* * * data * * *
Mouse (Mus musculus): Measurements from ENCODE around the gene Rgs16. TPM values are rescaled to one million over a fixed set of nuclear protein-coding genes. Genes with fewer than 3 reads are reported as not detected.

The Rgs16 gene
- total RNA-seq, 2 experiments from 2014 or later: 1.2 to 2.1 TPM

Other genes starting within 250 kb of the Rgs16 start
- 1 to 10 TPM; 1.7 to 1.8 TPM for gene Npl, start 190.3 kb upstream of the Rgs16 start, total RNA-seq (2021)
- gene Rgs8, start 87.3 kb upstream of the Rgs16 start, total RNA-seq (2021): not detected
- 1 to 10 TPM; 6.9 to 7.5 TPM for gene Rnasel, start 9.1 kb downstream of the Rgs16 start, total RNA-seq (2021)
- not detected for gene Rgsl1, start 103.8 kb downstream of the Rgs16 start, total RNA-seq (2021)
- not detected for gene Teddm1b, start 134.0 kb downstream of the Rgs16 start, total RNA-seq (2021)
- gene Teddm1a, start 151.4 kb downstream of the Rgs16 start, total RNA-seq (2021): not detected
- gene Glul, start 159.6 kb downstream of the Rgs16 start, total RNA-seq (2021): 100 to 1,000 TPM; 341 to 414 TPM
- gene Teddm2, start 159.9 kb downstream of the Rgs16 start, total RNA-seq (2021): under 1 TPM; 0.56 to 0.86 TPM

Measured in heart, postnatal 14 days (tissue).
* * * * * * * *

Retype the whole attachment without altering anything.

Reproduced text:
Mouse (Mus musculus): Measurements from ENCODE around the gene Rgs16. TPM values are rescaled to one million over a fixed set of nuclear protein-coding genes. Genes with fewer than 3 reads are reported as not detected.

The Rgs16 gene
- total RNA-seq, 2 experiments from 2014 or later: 1.2 to 2.1 TPM

Other genes starting within 250 kb of the Rgs16 start
- 1 to 10 TPM; 1.7 to 1.8 TPM for gene Npl, start 190.3 kb upstream of the Rgs16 start, total RNA-seq (2021)
- gene Rgs8, start 87.3 kb upstream of the Rgs16 start, total RNA-seq (2021): not detected
- 1 to 10 TPM; 6.9 to 7.5 TPM for gene Rnasel, start 9.1 kb downstream of the Rgs16 start, total RNA-seq (2021)
- not detected for gene Rgsl1, start 103.8 kb downstream of the Rgs16 start, total RNA-seq (2021)
- not detected for gene Teddm1b, start 134.0 kb downstream of the Rgs16 start, total RNA-seq (2021)
- gene Teddm1a, start 151.4 kb downstream of the Rgs16 start, total RNA-seq (2021): not detected
- gene Glul, start 159.6 kb downstream of the Rgs16 start, total RNA-seq (2021): 100 to 1,000 TPM; 341 to 414 TPM
- gene Teddm2, start 159.9 kb downstream of the Rgs16 start, total RNA-seq (2021): under 1 TPM; 0.56 to 0.86 TPM

Measured in heart, postnatal 14 days (tissue).